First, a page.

Ayman I. Sayegh0000-0001-9882-7433
Ayman I. Sayegh's laboratory is devoted to investigate the actions of certain gastrointestinal peptides or hormones (which are released as food is ingested at a meal) to determine their roles in limiting meal size and in regulating the length of the intermeal interval. At present, we are focusing on three gut peptides: cholecystokinin (from the upper intestine), PYY (from the lower intestine), and gastrin-releasing peptide (from the stomach). Our major methods include recording and analyzing moment-to-moment behavioral changes in the rat, both at the macrostructural (whole animal) and microstructural (individual lick patterns for liquid food) levels; these two perspectives reveal a comprehensive picture of changes in meal size and intermeal interval in response to the administration of the gut peptides. In addition, Sayegh's laboratory is employing immunochemical methods to identify and analyze the peripheral and central (brain) nerve sites and pathways mediating the satiating and satiety actions of these agents. His education includes a Ph.D. degree in neuroscience from Washington State University, Pullman, WA, USA, internship in equine medicine and surgery from the University of Illinois at Urbana-Champaign, IL, USA, clinical rotations and classes in equine medicine and surgery from Purdue University, West Lafayette, IN, USA, an M.S. degree from Kansas State University, Manhattan, KS, USA, and a D.V.M. degree from Baghdad University, Baghdad, Iraq. Currently, Sayegh works as a Professor of biomedical sciences at College of Veterinary Medicine, Tuskegee University, Tuskegee, AL, USA.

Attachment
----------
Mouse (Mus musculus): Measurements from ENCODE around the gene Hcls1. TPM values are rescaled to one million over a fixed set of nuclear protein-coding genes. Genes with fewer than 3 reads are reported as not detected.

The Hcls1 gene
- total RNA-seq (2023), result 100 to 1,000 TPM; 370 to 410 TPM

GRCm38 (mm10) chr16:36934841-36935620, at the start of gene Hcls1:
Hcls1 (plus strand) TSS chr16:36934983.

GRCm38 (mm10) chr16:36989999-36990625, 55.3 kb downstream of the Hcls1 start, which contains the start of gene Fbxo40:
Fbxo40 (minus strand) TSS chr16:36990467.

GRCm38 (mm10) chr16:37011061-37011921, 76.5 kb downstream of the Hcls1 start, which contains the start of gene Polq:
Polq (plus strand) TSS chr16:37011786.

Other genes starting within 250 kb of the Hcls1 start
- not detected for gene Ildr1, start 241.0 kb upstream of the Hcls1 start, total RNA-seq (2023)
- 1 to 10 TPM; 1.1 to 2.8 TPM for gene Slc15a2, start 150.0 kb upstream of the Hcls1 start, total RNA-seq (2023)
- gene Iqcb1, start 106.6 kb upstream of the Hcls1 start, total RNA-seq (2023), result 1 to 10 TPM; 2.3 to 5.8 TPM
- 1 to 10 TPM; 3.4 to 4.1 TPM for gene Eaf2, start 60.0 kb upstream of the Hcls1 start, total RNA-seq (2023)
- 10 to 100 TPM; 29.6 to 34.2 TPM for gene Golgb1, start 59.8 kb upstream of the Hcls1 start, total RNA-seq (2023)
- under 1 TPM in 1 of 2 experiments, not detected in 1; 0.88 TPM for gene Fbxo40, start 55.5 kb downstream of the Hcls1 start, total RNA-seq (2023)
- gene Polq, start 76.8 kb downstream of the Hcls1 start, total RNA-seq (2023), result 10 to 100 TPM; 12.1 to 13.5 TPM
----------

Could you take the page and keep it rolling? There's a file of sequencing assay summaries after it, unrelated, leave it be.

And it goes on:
Biography Updated on 6 November 2012